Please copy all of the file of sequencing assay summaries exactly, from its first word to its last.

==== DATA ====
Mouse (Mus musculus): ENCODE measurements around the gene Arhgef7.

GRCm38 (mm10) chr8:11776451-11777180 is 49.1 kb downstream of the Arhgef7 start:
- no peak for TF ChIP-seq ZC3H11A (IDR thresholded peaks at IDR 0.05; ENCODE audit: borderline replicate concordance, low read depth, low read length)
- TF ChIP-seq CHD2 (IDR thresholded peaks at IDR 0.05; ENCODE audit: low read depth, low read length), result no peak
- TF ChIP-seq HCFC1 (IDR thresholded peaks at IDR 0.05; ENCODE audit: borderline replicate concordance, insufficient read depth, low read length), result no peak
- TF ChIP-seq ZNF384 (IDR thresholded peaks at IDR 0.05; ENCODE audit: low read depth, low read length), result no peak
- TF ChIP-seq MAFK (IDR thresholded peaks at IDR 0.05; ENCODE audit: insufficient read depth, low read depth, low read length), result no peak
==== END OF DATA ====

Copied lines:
Mouse (Mus musculus): ENCODE measurements around the gene Arhgef7.

GRCm38 (mm10) chr8:11776451-11777180 is 49.1 kb downstream of the Arhgef7 start:
- no peak for TF ChIP-seq ZC3H11A (IDR thresholded peaks at IDR 0.05; ENCODE audit: borderline replicate concordance, low read depth, low read length)
- TF ChIP-seq CHD2 (IDR thresholded peaks at IDR 0.05; ENCODE audit: low read depth, low read length), result no peak
- TF ChIP-seq HCFC1 (IDR thresholded peaks at IDR 0.05; ENCODE audit: borderline replicate concordance, insufficient read depth, low read length), result no peak
- TF ChIP-seq ZNF384 (IDR thresholded peaks at IDR 0.05; ENCODE audit: low read depth, low read length), result no peak
- TF ChIP-seq MAFK (IDR thresholded peaks at IDR 0.05; ENCODE audit: insufficient read depth, low read depth, low read length), result no peak